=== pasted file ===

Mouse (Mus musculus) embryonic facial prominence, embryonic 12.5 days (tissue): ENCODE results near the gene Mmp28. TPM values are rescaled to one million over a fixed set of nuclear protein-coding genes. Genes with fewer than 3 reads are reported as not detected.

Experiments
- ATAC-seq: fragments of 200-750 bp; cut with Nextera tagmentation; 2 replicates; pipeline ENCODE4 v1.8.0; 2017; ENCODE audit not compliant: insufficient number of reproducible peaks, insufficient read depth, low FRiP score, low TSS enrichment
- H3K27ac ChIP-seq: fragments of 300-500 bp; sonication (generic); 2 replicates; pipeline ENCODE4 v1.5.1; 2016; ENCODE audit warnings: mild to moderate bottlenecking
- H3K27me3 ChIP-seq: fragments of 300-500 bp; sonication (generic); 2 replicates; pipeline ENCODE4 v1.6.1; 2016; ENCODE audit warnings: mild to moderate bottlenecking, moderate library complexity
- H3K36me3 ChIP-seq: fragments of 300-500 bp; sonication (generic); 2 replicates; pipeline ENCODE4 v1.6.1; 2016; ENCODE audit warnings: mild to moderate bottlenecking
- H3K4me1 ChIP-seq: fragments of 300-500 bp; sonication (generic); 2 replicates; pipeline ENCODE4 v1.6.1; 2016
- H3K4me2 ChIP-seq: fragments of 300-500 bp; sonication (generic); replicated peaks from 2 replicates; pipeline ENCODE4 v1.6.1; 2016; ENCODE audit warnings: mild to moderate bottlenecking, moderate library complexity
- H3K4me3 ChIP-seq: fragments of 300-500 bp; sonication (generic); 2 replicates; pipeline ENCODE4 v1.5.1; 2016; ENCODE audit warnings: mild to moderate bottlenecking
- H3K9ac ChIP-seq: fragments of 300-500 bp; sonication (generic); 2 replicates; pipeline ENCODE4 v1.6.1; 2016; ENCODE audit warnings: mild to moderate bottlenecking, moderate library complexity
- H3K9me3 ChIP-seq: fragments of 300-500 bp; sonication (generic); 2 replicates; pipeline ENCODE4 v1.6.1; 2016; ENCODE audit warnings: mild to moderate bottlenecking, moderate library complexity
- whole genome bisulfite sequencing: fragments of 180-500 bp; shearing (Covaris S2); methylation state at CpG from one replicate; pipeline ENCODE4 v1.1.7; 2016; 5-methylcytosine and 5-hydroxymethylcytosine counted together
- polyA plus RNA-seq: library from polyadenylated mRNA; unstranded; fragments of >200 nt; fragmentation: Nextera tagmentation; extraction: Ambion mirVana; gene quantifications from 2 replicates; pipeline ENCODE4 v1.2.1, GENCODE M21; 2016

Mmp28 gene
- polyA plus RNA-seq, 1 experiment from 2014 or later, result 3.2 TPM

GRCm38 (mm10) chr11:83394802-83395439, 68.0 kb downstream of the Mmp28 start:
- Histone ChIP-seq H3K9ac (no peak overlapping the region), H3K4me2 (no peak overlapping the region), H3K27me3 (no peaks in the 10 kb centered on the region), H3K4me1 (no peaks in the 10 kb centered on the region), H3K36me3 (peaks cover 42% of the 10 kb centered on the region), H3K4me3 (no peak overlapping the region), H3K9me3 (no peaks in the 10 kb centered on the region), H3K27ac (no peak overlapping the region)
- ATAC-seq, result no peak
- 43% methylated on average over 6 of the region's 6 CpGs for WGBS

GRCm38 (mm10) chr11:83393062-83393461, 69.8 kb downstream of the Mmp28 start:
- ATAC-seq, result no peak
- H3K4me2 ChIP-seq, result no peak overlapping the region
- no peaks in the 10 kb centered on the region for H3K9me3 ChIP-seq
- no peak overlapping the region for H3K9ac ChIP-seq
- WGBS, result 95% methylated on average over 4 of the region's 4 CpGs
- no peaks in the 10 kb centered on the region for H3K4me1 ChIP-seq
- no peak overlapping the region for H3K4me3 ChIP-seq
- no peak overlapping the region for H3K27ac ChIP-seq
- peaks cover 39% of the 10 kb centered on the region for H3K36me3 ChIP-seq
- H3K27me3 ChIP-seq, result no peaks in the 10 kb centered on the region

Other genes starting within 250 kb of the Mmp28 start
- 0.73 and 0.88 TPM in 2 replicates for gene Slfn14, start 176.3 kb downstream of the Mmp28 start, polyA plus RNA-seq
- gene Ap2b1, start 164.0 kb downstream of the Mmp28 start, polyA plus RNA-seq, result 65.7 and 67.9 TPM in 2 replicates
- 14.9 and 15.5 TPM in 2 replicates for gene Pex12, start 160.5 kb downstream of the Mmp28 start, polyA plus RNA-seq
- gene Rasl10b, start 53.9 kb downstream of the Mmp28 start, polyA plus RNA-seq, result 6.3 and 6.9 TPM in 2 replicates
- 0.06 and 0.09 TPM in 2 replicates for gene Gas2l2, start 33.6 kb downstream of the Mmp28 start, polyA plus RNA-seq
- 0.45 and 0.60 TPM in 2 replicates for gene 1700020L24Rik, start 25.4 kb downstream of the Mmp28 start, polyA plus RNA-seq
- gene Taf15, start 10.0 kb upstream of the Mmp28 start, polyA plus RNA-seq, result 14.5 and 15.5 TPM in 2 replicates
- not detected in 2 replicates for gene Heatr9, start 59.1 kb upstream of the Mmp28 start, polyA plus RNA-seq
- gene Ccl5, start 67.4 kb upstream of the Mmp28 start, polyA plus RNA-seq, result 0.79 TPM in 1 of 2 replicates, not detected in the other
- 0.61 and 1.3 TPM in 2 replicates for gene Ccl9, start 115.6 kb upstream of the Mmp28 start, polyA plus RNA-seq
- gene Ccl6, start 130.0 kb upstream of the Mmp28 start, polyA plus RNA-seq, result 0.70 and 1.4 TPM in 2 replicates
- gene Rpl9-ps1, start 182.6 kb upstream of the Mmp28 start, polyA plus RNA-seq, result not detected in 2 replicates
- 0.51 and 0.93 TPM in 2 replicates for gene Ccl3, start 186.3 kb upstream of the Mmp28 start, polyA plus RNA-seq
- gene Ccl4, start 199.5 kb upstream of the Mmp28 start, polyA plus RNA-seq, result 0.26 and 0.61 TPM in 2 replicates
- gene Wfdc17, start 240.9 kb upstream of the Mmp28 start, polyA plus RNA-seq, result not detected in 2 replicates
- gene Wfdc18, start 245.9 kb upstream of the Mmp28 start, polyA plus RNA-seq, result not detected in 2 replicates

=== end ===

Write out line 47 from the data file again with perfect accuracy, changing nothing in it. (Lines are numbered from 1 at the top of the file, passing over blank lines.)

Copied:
- gene Wfdc18, start 245.9 kb upstream of the Mmp28 start, polyA plus RNA-seq, result not detected in 2 replicates